This is a fascinating mystery about a girl, Nicole, who is killed (or is she?) in an automobile accident with her boyfriend, Craig.

Nicole, however, even after her death, continues to appear to Craig, to his roommate, Perry, and to a a few of their other friends. Is she a ghost, haunting them all? Is she a vampire? Is she a succubus? For most of the novel, we don't know if this is actually a supernatural thriller or if the author is going to provide us with a rational explanation, but about 2/3 o
You know when you finish reading a great book and are left wondering if what you read read was real or not? I need to Facebook these people, they HAVE to be real. Where did they go to school? That's how I felt as I finished The Raising.

It was not a YA book and there were some scenes that are not meant for younger readers, but I would highly recommend it to mature readers. The plot was completely different from anything that I have read and all of the characters seemed unbelievably real. And the
A Book Vacation
If you’re looking for a good mystery, one that will chill you to the bone and keep you guessing through multiple twists and turns, then you need to read this novel! This story interweaves the lives of four people on a college campus, all in relation to Nicole, a young girl killed in a horrible car crash. Each chapter focuses on a different character within the novel—sometimes relaying events in the present, and sometimes relaying events from the past. This brilliant literary technique will keep ...more
If you're looking for a spooky yet literary ghost story, Laura Kasischke's THE RAISING is your book. Kasischke creates a richly realized world of a college campus "haunted" by the ghost of a victim of a tragic accident. The storyline is fascinating and beautifully detailed. I particularly liked how the story unfolded through multiple characters' points of view and how these characters intersected each others' lives in surprising ways. The story grabbed me from the first page. The novel is paced ...more
The description on the back of this book makes it sound like a Christopher Pike/RL Stine teen horror novel. It bears some resemblance to those, but is a wordier, more adult version. While reading this book, I just couldn't decide what I thought of it. It held my attention until the frankly very sloppy end, but there was something off about it, even though it seemed like the usual type of book I dig. I think that Laura Kisischke does an amazing job of showing you how people really think, but ther ...more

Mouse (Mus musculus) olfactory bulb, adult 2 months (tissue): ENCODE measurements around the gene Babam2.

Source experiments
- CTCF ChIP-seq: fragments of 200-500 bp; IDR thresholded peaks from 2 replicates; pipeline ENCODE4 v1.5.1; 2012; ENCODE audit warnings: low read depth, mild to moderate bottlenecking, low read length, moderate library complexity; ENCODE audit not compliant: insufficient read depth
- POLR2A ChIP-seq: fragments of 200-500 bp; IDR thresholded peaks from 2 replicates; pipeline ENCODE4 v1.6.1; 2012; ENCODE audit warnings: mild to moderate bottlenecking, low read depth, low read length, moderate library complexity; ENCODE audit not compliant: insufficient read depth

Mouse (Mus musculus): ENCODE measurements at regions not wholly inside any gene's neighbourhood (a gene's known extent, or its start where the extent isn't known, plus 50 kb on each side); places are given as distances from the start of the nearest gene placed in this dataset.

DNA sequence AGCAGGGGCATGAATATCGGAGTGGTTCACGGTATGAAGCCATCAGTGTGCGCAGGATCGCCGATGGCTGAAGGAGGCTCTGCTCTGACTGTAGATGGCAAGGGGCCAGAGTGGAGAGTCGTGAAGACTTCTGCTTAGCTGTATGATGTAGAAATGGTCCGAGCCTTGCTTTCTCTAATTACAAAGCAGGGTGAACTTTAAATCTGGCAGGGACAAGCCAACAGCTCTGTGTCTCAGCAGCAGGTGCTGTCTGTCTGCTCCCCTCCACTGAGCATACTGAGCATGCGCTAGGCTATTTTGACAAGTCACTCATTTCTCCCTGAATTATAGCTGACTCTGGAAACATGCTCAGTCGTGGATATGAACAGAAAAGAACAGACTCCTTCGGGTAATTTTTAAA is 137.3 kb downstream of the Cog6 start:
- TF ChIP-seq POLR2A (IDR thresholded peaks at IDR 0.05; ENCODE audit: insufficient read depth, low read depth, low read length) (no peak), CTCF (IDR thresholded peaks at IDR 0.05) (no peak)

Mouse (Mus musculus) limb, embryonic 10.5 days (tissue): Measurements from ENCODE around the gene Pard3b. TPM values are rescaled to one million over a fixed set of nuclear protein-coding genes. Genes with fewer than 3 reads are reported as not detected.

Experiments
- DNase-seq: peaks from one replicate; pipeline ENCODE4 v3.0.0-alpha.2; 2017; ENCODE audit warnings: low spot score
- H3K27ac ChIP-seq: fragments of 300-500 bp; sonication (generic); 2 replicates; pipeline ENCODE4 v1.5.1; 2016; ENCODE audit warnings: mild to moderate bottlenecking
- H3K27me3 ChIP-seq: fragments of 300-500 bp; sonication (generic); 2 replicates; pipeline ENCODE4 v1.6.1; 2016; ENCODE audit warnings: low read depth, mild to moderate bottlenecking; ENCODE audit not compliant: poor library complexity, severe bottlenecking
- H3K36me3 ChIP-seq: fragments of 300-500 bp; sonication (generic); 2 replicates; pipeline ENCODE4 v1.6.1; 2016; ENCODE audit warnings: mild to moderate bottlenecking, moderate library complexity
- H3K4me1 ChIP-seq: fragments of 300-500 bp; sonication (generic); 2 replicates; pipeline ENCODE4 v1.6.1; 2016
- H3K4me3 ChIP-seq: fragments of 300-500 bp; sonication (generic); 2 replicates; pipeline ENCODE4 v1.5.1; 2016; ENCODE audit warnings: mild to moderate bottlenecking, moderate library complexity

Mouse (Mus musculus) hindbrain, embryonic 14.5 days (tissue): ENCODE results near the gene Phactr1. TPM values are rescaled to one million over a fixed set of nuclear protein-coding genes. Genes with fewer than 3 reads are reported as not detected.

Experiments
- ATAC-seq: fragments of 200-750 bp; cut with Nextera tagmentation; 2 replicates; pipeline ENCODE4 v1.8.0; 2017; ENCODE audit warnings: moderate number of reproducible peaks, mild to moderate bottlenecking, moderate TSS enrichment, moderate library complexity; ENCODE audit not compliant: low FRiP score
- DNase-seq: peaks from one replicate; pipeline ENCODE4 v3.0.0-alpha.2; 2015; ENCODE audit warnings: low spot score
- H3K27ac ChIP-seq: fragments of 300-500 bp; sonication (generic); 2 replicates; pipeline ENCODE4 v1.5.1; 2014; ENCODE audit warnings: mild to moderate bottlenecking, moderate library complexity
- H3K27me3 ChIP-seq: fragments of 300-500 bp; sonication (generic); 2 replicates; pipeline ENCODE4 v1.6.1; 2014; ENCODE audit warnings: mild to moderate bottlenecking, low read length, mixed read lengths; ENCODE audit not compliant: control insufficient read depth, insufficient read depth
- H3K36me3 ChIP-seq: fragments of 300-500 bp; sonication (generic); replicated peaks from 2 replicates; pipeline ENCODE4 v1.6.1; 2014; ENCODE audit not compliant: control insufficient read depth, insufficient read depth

The Basic Story: Set on a fictional Midwestern campus, the novel weaves a rather complicated tale about a sorority girl named Nicole Werner who was killed in a car accident and whether her ghost has come back to haunt the campus. The book follows several characters. First, we have Craig—a snotty rich boy who was driving the car when the fatal accident took place and Nicole’s boyfriend. Then we have Perry—Craig’s roommate—who grew up in the same small town as Nicole. We also meet Shelley, the fir ...more
This review has been hidden because it contains spoilers. To view it, click here.
literary horror? horror without the gore? here's a ghost story wrapped in a lit-fic wrapper, a quite well-written tale of deranged sorority sisters and the lengths they will go to in protecting their twisted secrets.

so here's the setup (not spoilery, i think this is all on the back cover): a young woman is killed in a car accident one night, but somehow doesn't seem to be entirely dead. she keeps getting spotted by old friends and acquaintances and lovers. she is apparently not terribly happy ab